||Rogers, Harrison G.
||The Journals of Harrison G. Rogers
||Dale, Harrison Clifford (editor). The Ashley-Smith Explorations and the Discovery of a Central Route to the Pacific, 1822-1829. (Cleveland: Arthur H. Clark Company, 1918). Pages 197-271.
||76 / 2 (1 table)
Nothing is known about Harrison G. Rogers’ birth or early life prior to
his appearance in these documents as a member of Jedediah Smith’s trading party.
Expedition of 1826-1827
Rogers and Smith spent almost a year on this journey, leaving
Great Salt Lake with fifteen men on a trapping and trading expedition
on August 22, 1826. The trip is documented in the first of the two
journals given here and a letter of Smith to William Clark (see
Passing southwest through lands belonging to the Ute, Paiute,
and Mohave nations they reached the Colorado River in early
October. Crossing the Mohave Desert, they arrived at the Spanish
mission of San Gabriel, near present-day Los Angeles, the
following month to spend the winter. Rogers’ first journal
(pages 197-228 in this document) describes part of their sojourn
at the mission of San Gabriel. Because the Spanish would not let
Smith trade in their coastal settlements, the party traveled
north up the central valley before climbing through the Sierra
Nevada Mountains at the end of May, crossing Nevada close to the
route of modern-day U.S. Highway 6, and entering Utah near present-day
Grandy. They reached the rendezvous site near Great Salt Lake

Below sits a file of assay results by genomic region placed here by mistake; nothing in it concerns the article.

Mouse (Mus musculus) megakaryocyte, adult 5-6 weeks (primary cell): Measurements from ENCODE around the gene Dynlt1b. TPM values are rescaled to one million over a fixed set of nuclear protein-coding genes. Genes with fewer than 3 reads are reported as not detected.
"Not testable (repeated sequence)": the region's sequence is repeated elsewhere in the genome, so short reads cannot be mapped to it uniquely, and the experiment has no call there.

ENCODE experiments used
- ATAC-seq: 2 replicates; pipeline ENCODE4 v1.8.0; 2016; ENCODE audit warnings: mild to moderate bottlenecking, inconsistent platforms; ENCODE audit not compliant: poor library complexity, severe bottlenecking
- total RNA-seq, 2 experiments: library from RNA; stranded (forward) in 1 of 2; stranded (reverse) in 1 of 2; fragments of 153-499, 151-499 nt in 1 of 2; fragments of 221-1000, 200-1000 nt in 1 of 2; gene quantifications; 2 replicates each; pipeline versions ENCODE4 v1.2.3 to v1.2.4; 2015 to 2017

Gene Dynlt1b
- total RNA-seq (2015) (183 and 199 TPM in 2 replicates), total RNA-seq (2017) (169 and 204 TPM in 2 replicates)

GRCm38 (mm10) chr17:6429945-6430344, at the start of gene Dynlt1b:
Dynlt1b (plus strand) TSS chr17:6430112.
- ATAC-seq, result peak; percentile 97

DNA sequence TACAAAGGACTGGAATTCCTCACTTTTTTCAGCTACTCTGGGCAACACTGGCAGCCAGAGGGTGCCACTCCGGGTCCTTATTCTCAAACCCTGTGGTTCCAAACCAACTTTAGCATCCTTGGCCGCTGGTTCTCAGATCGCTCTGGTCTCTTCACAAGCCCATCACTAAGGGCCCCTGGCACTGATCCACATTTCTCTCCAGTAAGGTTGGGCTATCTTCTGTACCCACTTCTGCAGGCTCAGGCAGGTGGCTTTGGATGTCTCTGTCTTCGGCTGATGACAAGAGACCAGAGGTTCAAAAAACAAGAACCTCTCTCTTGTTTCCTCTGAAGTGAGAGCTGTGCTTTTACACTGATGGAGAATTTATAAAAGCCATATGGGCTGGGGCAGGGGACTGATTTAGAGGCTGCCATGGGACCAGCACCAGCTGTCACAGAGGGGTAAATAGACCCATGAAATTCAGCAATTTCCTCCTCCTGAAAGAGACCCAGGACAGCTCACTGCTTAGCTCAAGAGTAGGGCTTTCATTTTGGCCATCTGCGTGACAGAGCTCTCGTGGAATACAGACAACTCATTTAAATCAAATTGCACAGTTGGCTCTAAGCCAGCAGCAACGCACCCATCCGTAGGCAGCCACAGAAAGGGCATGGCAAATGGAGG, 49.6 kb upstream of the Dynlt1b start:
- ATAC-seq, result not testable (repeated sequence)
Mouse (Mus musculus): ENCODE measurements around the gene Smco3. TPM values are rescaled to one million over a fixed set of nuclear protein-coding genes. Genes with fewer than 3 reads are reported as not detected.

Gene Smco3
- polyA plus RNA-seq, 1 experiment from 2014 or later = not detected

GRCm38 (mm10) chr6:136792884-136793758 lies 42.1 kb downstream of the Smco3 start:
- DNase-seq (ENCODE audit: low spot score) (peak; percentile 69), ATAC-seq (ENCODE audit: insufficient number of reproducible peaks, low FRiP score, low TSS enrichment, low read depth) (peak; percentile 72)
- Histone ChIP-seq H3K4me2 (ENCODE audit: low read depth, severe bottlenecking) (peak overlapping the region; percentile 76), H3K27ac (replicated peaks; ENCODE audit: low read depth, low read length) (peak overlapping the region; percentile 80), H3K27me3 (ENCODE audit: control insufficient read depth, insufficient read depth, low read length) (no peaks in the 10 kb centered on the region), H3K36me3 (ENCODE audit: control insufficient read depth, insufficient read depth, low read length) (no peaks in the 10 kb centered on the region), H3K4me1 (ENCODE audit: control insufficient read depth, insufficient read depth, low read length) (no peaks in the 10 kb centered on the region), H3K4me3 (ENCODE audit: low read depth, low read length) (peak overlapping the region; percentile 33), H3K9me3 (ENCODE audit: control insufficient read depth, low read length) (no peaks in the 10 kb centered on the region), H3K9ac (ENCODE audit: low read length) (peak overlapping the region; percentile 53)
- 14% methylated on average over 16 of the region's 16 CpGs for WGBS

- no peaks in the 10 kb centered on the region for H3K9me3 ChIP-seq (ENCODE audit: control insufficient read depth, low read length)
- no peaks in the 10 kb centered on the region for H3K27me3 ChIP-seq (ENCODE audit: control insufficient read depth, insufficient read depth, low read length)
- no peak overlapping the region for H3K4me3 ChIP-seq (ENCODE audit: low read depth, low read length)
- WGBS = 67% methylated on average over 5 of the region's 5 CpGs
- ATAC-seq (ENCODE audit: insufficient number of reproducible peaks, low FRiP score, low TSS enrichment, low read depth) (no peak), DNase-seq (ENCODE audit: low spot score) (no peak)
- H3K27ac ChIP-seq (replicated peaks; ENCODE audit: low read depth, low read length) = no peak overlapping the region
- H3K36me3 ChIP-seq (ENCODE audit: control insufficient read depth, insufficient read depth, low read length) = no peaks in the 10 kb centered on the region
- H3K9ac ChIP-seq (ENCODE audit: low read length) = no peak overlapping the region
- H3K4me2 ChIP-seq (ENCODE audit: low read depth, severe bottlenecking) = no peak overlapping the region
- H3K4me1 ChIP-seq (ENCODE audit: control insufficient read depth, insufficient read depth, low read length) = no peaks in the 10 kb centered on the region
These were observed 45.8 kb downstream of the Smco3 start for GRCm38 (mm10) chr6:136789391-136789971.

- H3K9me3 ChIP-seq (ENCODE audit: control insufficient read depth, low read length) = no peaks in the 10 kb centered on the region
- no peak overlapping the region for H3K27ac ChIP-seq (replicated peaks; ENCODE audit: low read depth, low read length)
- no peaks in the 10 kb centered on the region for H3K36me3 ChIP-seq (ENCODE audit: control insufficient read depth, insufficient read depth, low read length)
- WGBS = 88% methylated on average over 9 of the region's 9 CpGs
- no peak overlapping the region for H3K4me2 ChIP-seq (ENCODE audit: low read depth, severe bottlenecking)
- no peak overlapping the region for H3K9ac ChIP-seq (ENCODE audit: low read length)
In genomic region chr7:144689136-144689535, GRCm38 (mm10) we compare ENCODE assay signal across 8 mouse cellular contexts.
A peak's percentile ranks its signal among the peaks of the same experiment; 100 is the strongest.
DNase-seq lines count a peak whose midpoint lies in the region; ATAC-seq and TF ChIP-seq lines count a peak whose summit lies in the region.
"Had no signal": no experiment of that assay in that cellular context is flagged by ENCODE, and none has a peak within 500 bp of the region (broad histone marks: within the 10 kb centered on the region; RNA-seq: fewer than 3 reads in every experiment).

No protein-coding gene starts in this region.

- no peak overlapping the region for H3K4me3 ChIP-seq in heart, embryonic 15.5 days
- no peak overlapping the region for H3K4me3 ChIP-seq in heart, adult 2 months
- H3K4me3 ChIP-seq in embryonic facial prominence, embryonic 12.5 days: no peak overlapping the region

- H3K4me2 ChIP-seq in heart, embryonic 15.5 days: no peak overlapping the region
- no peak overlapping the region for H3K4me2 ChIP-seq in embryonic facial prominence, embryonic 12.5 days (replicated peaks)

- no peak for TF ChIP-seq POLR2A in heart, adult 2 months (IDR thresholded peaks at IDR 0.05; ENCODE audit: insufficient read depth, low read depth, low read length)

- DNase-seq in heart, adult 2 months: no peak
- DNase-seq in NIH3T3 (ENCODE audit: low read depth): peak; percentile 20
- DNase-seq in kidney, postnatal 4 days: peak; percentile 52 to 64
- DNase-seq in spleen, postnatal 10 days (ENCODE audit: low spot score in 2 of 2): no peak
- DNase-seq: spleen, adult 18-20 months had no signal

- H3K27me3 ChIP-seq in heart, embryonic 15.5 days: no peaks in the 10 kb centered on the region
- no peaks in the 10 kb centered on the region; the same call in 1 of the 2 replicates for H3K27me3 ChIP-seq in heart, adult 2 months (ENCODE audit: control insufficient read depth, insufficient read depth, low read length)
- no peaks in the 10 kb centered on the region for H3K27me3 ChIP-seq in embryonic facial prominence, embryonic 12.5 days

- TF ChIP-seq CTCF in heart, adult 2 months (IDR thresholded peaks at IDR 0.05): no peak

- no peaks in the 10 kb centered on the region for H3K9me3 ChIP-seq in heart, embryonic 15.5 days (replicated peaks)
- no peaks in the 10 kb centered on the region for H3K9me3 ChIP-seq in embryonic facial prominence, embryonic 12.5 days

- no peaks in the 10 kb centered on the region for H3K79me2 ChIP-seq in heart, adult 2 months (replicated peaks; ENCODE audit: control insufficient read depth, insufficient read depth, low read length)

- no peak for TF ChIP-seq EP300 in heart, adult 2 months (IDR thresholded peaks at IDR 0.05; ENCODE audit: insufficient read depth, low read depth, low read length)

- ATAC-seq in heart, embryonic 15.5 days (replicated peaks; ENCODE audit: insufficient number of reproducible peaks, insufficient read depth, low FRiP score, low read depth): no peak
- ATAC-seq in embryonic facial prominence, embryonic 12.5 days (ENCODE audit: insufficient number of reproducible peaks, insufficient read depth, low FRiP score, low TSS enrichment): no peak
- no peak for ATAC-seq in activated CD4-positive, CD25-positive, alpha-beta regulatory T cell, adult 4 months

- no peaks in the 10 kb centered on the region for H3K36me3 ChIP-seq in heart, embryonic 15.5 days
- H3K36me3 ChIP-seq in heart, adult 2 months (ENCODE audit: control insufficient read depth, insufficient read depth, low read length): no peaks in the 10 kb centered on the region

again in July, 1827.
Expedition of 1827-1828
After this trip, Smith and Rogers immediately retraced their
route with another group of traders, but half were killed before
they reached California. Smith, Rogers and the survivors
continued north from California into Oregon and up the Pacific
Coast; this portion of the trip is described in Rogers’ second
journal (pages 237-271 in this document). On July 14, 1828, all
but four of the group, including Rogers, were killed by Umpqua
Indians in present-day Douglas County, Oregon.
After Rogers’ death, his journals were taken by the Indians
who killed him. With the help of British authorities in
Vancouver, they were given to Smith several months later and he
carried them back to St. Louis. When Smith was himself killed in
1830, his business partner and executor, William Ashley,
retained them. A descendant of Ashley’s gave them to the
Missouri Historical Society. They were first published in the
volume excerpted here.
Other Internet and Reference Sources
The best online source for further information about Smith,
Rogers and their travels is the “Mountain Men and the Fur Trade
Virtual Research Center” at
which contains dozens of diaries, narratives, and letters of
their contemporaries. It offers books, maps, pictures, email
discussion groups, and links to other sites on the Web related
to the history of the fur trade in the far West during the early
The standard books about these events are George R. Brooks,
ed., The Southwest Expedition of Jedediah S. Smith: His
Personal Account of his Journey to California 1826-1827
(1989) and Leroy R. Hafen and Harvey L. Carter, eds.,
Mountain Men and the Fur Traders of the Far West (1982).